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    Dead-end lives with no escape (except for maybe that time machine)

    From left: Dev Luthra, Michael Underhill, and Sam Terry in rehearsal for Apollinaire Theatre Company’s “Brilliant Adventures.”
    Aram Boghosian for The Boston Globe
    From left: Dev Luthra, Michael Underhill, and Sam Terry in rehearsal for Apollinaire Theatre Company’s “Brilliant Adventures.”

    Something strange is going on in “Brilliant Adventures,” the sci-fi thriller opening Dec. 28 at Apollinaire Theatre Company in Chelsea. A grown man wanders around on a leash like a dog, shady business deals are discussed in a dingy apartment, and a large cardboard box is actually a working time machine.

    Playwright Alistair McDowall, at 29, has already been provoking British audiences with his mysterious, dystopian dramas. But even though “Brilliant Adventures” dabbles in science fiction, Danielle Fauteux Jacques, Apollinaire’s artistic director, says the play is fundamentally about close family relationships.

    “We read a lot of scripts out loud when we’re deciding what to produce each season,” she says. “This one just jumped off the page. Each character in this story is trying to outrun disaster.”


    At first glance, the plot line of “Brilliant Adventures” seems fairly straightforward: In a rundown city in northern England, two brothers and their best friend fight against a system, and sometimes each other, in an effort to get ahead in a world that offers few options. One brother, Rob, is a low-level drug dealer who keeps the man on the leash, while his younger brother Luke is a brilliant inventor who struggles to communicate because of a paralyzing stutter. When Rob teams up with a high-rolling bully from London for a “business deal,” loyalties are frayed and the dramatic outcome becomes harder to predict.

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    Then there’s that time machine.

    “I love the way the time machine sits in the middle of the action, and everyone just accepts that they can’t use it because Luke doesn’t want them to,” says Michael Underhill, who plays Rob. “It would be easy to go down the whole wormhole of time travel, but instead they all just accept that it’s there and don’t dwell on it.”

    Even an amazing invention like a time machine can’t seem to release this group from their dead-end lives. Luke is reluctant to use it, and when the outsider from London offers to buy it, suddenly the stakes become so much higher.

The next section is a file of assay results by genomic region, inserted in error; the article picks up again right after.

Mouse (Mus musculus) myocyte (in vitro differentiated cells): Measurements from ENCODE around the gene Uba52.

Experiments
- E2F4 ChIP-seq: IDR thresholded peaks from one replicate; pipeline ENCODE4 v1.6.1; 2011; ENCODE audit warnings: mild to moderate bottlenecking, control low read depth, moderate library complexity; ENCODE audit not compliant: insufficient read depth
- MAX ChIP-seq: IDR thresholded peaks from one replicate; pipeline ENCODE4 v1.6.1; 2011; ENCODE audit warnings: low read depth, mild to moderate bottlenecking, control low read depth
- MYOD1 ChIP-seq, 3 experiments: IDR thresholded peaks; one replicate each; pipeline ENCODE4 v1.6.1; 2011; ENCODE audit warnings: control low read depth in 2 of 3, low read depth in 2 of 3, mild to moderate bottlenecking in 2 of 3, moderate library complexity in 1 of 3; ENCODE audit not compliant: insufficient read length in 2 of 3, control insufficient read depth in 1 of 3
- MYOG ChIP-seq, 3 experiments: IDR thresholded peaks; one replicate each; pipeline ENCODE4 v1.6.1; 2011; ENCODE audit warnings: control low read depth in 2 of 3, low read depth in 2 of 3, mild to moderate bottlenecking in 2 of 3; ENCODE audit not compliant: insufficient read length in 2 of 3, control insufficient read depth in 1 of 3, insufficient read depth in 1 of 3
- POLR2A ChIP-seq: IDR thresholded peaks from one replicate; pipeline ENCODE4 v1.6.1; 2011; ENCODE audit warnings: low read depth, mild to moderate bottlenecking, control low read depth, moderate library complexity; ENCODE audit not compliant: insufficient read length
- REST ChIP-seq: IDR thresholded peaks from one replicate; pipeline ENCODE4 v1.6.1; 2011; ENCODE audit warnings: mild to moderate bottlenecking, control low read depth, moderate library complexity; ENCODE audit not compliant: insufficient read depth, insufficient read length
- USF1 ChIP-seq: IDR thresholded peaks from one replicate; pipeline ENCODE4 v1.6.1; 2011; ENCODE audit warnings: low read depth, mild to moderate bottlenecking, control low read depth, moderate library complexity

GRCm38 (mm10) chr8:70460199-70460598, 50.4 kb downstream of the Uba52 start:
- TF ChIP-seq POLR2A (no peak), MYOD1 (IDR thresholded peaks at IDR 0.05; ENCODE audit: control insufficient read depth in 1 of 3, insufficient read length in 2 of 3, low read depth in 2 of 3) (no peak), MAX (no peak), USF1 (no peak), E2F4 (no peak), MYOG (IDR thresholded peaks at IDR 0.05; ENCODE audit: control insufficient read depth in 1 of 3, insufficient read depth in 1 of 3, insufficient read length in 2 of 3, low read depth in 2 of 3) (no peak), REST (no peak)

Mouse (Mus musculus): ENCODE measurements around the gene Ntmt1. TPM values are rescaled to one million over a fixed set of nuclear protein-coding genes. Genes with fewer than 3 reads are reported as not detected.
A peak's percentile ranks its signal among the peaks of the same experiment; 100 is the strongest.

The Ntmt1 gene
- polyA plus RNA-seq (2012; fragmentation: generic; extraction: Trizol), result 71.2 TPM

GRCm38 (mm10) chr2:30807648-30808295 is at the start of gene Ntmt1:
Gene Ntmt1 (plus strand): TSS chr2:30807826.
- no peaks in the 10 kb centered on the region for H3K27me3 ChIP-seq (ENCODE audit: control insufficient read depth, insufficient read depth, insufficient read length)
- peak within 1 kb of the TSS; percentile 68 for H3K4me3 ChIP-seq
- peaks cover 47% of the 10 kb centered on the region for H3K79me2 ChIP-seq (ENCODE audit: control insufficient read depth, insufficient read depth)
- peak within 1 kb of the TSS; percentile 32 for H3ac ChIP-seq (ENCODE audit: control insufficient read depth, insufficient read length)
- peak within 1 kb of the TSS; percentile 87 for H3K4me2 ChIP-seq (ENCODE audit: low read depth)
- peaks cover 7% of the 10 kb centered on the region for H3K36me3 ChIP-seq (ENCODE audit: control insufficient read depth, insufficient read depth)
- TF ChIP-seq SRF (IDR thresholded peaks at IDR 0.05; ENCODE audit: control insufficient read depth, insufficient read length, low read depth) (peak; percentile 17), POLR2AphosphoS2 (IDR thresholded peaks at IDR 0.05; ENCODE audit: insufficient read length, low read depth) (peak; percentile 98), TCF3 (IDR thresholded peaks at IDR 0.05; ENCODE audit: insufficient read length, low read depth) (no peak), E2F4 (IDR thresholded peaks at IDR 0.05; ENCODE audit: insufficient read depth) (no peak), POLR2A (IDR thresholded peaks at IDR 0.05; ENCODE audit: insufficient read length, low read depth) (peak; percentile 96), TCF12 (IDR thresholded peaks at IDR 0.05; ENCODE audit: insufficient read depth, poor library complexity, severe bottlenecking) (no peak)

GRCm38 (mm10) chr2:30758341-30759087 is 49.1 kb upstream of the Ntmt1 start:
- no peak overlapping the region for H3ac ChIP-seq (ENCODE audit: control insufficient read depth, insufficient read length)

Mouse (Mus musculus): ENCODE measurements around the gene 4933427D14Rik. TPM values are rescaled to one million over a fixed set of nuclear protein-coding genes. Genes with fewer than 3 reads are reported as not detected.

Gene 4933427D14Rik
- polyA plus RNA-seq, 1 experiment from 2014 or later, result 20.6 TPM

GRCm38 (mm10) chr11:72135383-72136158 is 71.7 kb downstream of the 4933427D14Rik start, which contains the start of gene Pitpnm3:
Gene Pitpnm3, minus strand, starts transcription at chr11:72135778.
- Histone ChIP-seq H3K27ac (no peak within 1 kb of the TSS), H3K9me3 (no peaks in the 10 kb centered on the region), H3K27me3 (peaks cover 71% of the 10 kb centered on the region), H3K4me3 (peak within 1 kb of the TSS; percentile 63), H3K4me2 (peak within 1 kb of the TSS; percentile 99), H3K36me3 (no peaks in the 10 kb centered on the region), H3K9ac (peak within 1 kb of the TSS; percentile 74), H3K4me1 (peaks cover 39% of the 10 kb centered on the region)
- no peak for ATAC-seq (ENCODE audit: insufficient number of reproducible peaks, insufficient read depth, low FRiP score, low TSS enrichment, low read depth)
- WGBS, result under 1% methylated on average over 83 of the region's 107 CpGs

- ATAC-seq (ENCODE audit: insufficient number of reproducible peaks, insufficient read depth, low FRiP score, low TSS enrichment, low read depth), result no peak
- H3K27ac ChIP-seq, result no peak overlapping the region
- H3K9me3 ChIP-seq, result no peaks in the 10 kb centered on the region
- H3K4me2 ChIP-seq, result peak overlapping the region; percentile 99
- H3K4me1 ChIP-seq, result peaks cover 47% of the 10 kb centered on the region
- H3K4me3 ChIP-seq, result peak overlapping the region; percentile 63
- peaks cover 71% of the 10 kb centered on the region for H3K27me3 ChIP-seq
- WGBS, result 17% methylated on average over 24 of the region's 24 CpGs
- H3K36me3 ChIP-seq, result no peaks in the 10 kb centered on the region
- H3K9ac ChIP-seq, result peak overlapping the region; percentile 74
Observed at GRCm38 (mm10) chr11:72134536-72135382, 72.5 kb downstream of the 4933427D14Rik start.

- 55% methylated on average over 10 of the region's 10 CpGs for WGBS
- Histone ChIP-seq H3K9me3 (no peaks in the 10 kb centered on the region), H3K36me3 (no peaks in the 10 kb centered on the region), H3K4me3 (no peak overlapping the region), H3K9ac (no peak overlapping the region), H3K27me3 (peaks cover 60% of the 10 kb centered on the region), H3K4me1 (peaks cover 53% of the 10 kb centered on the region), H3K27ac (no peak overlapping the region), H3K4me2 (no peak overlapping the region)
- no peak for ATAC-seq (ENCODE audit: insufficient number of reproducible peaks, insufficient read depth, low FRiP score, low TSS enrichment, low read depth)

“What struck me right away about this play is the juxtaposition of this grand title, ‘Brilliant Adventures,’ against this very small world in which these characters operate,” says Sam Terry, who plays Luke. “But what really draws you in is that these characters are in an impossible situation that they’re each trying to get out of in their own way.”


    Underhill says the play is filled with “subtleties, things that aren’t said, and an awful lot of action, considering everything takes place in this one room.”

    The dialogue, in fact, models Harold Pinter’s spare, unpredictable approach to character development, full of pauses and heavy with subtext.

    “On the page it looks very technical,” says Terry, “and when you add Luke’s stutter, it’s seems impossible, but I can really feel this character’s frustration. Unlike his brother, he’s thinking ahead. He knows what he wants to say, but he just can’t get it out. So much of what is communicated between these brothers, and their lifelong friend, is unspoken.”

    Although the brothers are rough on each other, Terry says their affection is reflected in their actions, if not in their words.

    “Everything they do is about surviving another day,” says Fauteux Jacques. “Once the time machine is activated, it adds another layer of mystery to the existing story, rather than taking us in a different direction. Neither the audience, nor the characters, seem to know what’s going to happen next.”


    “Brilliant Adventures” is engaging, she says, “because all of the characters are juggling conflicting needs. All of them feel trapped, but each one has a different idea about what he is willing to sacrifice for a better future.”

    Crouse returning to Gloucester

    The Gloucester Stage Company has announced its 38th season featuring six plays that will run from May 19 through Oct. 28. The season includes the New England premiere of Israel Horovitz’s “Out of the Mouths of Babes” (Aug. 11-Sept. 2), starring Paula Plum with Horovitz directing; the return of Oscar-nominated actress Lindsay Crouse in the New England premiere of “The Effect” (June 16-July 8), with film and TV director Sam Weisman at the helm; a world premiere from Massachusetts native Jim Frangione, called “Flight of the Monarch” (Sept. 8-30), starring Nancy E. Carroll; Jon Kolvenbach’s “Bank Job” (May 19-June 10), directed by Gloucester Stage artistic director Robert Walsh; “The Rainmaker” (July 14-Aug. 5), by N. Richard Nash; and Christopher Sergel’s adaptation of “To Kill a Mockingbird” (Oct. 6-28).

    Tickets are $32-$42. For subscription packages and more information: 978-281-4433,


    Presented by Apollinaire Theatre Company, at Chelsea Theater Works, Chelsea, Dec. 28-Jan. 21.

    Tickets: $15-$25, 617-887-2336,

    Terry Byrne can be reached at